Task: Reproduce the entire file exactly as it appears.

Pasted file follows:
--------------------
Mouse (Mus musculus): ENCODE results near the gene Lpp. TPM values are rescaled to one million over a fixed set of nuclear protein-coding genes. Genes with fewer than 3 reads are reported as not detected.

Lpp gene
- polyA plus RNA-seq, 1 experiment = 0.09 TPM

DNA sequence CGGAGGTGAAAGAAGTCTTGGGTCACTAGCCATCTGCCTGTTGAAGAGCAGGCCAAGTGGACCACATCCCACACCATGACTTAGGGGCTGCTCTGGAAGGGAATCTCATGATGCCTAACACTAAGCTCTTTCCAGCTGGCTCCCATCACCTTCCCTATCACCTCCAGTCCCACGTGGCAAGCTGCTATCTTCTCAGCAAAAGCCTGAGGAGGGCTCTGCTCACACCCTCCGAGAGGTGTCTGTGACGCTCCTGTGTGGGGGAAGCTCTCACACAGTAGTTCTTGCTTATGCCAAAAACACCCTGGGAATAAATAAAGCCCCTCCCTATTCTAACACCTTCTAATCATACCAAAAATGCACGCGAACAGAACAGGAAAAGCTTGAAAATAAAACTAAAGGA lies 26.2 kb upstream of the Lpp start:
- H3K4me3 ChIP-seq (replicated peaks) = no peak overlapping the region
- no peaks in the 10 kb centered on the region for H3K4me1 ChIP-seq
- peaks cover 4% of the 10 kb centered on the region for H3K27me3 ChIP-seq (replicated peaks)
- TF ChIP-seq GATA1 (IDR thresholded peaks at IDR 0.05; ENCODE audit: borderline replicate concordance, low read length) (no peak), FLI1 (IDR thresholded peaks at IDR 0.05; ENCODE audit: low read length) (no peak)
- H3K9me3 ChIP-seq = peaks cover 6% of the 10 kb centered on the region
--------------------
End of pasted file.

Mouse (Mus musculus): ENCODE results near the gene Lpp. TPM values are rescaled to one million over a fixed set of nuclear protein-coding genes. Genes with fewer than 3 reads are reported as not detected.

Lpp gene
- polyA plus RNA-seq, 1 experiment = 0.09 TPM

DNA sequence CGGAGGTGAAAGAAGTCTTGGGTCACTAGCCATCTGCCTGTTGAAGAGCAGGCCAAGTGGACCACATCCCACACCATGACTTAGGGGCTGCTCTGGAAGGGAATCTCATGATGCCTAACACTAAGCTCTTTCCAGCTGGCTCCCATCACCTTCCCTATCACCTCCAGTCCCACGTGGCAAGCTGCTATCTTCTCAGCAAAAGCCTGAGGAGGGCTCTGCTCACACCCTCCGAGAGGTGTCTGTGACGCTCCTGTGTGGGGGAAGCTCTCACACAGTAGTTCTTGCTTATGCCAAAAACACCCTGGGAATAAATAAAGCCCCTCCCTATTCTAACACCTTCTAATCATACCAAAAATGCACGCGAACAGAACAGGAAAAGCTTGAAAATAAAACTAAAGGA lies 26.2 kb upstream of the Lpp start:
- H3K4me3 ChIP-seq (replicated peaks) = no peak overlapping the region
- no peaks in the 10 kb centered on the region for H3K4me1 ChIP-seq
- peaks cover 4% of the 10 kb centered on the region for H3K27me3 ChIP-seq (replicated peaks)
- TF ChIP-seq GATA1 (IDR thresholded peaks at IDR 0.05; ENCODE audit: borderline replicate concordance, low read length) (no peak), FLI1 (IDR thresholded peaks at IDR 0.05; ENCODE audit: low read length) (no peak)
- H3K9me3 ChIP-seq = peaks cover 6% of the 10 kb centered on the region